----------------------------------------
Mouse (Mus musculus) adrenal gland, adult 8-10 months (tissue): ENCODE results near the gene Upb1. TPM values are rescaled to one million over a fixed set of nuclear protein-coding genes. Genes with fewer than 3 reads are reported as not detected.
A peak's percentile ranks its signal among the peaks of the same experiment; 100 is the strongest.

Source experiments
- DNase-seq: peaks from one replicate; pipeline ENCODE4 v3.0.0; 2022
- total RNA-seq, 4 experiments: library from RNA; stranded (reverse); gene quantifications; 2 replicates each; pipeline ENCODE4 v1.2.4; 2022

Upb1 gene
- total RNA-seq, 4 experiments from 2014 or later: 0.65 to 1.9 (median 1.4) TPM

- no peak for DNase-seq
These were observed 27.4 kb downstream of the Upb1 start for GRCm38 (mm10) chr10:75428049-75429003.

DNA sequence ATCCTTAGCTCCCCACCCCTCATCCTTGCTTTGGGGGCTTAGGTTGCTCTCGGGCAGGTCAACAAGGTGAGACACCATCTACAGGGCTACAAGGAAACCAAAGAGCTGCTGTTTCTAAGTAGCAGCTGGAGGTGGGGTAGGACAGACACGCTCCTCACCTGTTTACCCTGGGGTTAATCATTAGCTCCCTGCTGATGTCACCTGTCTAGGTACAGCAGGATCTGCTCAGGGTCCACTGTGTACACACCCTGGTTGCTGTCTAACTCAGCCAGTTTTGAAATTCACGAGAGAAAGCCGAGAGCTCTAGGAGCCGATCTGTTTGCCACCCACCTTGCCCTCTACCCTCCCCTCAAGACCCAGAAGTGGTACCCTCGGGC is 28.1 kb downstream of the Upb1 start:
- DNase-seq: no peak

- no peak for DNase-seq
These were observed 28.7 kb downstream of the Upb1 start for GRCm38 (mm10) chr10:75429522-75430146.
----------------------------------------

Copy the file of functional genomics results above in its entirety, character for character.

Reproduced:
Mouse (Mus musculus) adrenal gland, adult 8-10 months (tissue): ENCODE results near the gene Upb1. TPM values are rescaled to one million over a fixed set of nuclear protein-coding genes. Genes with fewer than 3 reads are reported as not detected.
A peak's percentile ranks its signal among the peaks of the same experiment; 100 is the strongest.

Source experiments
- DNase-seq: peaks from one replicate; pipeline ENCODE4 v3.0.0; 2022
- total RNA-seq, 4 experiments: library from RNA; stranded (reverse); gene quantifications; 2 replicates each; pipeline ENCODE4 v1.2.4; 2022

Upb1 gene
- total RNA-seq, 4 experiments from 2014 or later: 0.65 to 1.9 (median 1.4) TPM

- no peak for DNase-seq
These were observed 27.4 kb downstream of the Upb1 start for GRCm38 (mm10) chr10:75428049-75429003.

DNA sequence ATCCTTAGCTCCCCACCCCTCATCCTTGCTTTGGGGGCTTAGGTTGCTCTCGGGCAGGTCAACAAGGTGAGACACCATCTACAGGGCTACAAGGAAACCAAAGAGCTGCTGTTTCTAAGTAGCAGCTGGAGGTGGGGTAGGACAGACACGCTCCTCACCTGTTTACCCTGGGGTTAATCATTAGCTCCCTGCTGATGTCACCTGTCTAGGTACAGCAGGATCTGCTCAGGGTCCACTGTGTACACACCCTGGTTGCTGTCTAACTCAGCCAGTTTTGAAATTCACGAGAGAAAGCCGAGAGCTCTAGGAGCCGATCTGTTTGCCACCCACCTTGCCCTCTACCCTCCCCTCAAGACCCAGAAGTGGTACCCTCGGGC is 28.1 kb downstream of the Upb1 start:
- DNase-seq: no peak

- no peak for DNase-seq
These were observed 28.7 kb downstream of the Upb1 start for GRCm38 (mm10) chr10:75429522-75430146.